- The surge of retail investors will likely be in the stock market for the long haul, experts told Insider.
- Fee-free trading, access to market data, and social media, are making it easier to trade.
- “They see it as more than just a trade or an investment. They see it as a movement,” one expert said.
- See more stories on Insider’s business page.
The horde of retail traders who have flooded the stock market in the past year are here to stay – even when the market turns sour, experts told Insider.
Since January 2020, retail investors bought $400 billion in stocks, doubling their total equity purchases from years prior, according to Vanda Research. Stock buying had been on the upswing for years before that though as more everyday investors had better access to market data and fee-free trading, thanks to brokerage apps like Robinhood, among others.
Dave Lauer, a stock market structure expert who has been interacting with retail investors, said the COVID-19 pandemic simply accelerated the number of day traders joining the market. But now that they’re here, “they’re here to stay,” he said.
For the first time, he’s seeing hundreds of thousands of people wanting to learn about how markets work and improve them.
“They see it as more than just a trade or an investment,” he said. “They see it as a movement.”
Matt Kohrs, a 26-year-old day trader with more than 300,000 followers on his YouTube trading channel, said the community of retail investors came together because they’re “tired of the tilted game” of Wall Street.
“The driving factor is a huge social-cultural movement,” he said. “It just happens to be playing out on a stock chart.”
Retail traders have joined the stock market in droves before.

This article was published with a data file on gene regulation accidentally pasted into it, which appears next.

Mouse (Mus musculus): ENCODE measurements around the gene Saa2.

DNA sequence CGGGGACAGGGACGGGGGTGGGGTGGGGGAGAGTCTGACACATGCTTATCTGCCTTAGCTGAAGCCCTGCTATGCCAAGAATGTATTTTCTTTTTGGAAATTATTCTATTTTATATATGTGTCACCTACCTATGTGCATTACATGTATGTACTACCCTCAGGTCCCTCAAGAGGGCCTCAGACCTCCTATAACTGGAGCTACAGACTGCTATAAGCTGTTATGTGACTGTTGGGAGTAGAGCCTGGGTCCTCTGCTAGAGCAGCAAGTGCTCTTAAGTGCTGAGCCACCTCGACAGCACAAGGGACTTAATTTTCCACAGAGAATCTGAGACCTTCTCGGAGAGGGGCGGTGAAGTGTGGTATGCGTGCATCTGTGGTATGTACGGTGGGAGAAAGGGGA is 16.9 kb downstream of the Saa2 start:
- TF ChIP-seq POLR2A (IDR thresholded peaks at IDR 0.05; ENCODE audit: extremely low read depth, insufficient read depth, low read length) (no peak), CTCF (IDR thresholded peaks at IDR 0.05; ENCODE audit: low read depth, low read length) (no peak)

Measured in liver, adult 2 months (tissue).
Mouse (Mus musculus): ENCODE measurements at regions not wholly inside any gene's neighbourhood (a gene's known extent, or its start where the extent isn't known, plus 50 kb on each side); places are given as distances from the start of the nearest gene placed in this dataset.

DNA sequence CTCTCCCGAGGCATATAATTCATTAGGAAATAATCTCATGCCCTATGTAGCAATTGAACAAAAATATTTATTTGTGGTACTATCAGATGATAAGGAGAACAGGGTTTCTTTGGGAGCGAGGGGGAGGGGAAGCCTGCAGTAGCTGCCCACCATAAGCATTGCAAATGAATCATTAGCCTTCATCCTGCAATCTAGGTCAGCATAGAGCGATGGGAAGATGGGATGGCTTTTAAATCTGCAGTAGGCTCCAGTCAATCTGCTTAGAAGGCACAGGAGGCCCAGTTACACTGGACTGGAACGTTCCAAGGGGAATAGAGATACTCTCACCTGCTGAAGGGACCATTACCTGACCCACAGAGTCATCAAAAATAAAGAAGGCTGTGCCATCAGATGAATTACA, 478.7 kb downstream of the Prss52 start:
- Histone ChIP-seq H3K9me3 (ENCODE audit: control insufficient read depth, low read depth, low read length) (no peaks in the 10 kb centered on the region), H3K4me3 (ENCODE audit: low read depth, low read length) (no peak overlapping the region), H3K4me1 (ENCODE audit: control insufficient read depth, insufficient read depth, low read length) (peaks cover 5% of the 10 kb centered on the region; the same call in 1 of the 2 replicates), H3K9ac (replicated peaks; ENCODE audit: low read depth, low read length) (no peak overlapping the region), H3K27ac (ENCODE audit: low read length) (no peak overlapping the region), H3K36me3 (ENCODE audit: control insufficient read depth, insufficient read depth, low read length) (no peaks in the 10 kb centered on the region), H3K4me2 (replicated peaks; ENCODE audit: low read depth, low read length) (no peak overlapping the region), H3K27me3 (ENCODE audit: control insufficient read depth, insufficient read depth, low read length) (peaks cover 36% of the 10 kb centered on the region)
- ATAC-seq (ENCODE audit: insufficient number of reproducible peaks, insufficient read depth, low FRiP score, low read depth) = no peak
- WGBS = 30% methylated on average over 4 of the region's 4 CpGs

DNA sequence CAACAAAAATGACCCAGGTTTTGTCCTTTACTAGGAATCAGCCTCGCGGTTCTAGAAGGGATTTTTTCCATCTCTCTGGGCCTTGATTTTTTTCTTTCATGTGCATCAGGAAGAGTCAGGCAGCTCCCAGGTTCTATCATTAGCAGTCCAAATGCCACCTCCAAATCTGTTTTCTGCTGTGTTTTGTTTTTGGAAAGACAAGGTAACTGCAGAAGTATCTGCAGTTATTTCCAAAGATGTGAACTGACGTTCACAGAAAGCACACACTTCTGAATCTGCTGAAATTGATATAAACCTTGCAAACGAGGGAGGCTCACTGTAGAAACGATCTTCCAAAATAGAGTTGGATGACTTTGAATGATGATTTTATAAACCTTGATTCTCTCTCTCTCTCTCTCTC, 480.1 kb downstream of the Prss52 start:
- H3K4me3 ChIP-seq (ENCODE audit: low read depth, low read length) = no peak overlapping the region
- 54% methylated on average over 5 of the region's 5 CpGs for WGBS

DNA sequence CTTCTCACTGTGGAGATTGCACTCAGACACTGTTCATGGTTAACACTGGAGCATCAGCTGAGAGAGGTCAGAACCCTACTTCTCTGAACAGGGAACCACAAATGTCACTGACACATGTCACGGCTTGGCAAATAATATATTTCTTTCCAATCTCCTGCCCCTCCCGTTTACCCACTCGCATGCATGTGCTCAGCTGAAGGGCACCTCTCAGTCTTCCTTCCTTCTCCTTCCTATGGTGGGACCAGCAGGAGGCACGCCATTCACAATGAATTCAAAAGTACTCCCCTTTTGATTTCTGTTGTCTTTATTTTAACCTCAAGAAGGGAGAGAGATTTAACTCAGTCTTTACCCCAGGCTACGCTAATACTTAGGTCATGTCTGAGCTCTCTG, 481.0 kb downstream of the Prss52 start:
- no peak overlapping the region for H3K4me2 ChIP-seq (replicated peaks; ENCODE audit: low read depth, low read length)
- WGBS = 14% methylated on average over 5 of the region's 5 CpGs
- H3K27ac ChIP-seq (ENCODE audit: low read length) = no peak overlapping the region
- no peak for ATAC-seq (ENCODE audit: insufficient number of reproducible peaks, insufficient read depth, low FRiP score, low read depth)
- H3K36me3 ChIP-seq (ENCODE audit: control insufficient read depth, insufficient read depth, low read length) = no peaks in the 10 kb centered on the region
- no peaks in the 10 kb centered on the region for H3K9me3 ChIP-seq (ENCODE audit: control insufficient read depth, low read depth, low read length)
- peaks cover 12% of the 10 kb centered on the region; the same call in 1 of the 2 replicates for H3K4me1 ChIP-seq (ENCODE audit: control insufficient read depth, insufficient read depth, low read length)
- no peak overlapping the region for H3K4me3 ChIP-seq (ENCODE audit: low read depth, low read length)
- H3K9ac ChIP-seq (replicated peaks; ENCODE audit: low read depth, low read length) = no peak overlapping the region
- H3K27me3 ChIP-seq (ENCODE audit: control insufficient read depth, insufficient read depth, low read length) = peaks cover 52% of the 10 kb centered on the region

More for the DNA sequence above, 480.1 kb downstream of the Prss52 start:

Kristina Hooper, chief global market strategist at Invesco, said the dot-com bubble in the 90s had an “extraordinary level” of retail participation.
During that time, “it was not Reddit and Wall Street Bets and forums; it was taxi drivers in New York City talking about their favorite dot-com picks,” said Darren Schuringa, the founder of ASYMmetric ETFs, a firm designed to empower retail investors.
The difference now, according to Tuttle Capital Management Chief Executive Officer Matt Tuttle, “is the access now to all sorts of information, it’s the ability to trade for free and to trade quickly, and it’s the fact that they’re connected.”
That connection, Tuttle said, has given them the buying power of institutional investors.
For example, in January, hordes of day traders mobilizing on Reddit drove shares of GameStop to sky-high prices and caused short-sellers to lose billions. The event started the trend of “meme stocks,” and since then, the traders have driven share prices of multiple other companies, like AMC Entertainment and BlackBerry, up as well.
“They’ve got some power,” Tuttle said. “What history tells you is people who have power don’t give it up, at least not willingly.”
Even a market correction isn’t likely to faze retail traders, though they’ll likely face losses and some will exit, the experts said.
Hooper said a market correction could be on the horizon, though it will be short lived and won’t dent retail appetite.
“If you only have a downturn that lasts a few days and then stocks start going back up, will it shake out a lot of retail investors? Probably not,” she said.
However, a correction could hit meme stocks “quite hard,” she said, “because if there is one area where the fundamentals aren’t backing it, it’s meme stocks.”
Lauer, on the other hand, said meme stocks might avoid a correction because they appear to trade “relatively independent of what the market is doing.”
Kohrs said because retail traders make money off volatility, they could have even “bigger gains” in a bear market if executed properly.
“If you have proper risk management,” Schuringa said, “you can make money on both sides of the trade.”